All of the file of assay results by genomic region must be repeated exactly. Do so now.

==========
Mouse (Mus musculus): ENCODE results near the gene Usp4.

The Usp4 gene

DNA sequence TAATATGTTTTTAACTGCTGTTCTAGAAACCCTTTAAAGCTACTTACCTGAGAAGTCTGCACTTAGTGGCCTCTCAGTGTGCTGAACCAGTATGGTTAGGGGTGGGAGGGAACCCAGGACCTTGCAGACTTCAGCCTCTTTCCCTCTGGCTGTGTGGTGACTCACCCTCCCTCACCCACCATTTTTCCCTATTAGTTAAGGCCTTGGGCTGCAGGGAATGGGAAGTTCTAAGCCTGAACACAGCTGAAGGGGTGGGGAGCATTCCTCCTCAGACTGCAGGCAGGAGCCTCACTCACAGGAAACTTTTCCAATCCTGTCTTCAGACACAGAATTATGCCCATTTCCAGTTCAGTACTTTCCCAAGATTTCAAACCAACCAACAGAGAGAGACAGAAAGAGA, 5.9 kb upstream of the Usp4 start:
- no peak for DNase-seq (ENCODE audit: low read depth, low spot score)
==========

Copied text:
Mouse (Mus musculus): ENCODE results near the gene Usp4.

The Usp4 gene

DNA sequence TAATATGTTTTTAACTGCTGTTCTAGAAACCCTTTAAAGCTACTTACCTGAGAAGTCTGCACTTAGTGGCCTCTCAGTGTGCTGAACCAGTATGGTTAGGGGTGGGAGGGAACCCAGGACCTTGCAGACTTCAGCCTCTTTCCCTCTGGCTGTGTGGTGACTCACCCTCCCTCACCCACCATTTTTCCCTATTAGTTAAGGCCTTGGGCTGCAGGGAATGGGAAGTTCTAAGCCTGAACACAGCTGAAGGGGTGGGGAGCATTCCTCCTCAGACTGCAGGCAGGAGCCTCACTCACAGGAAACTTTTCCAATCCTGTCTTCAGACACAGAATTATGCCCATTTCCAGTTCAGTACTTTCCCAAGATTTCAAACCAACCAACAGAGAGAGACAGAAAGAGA, 5.9 kb upstream of the Usp4 start:
- no peak for DNase-seq (ENCODE audit: low read depth, low spot score)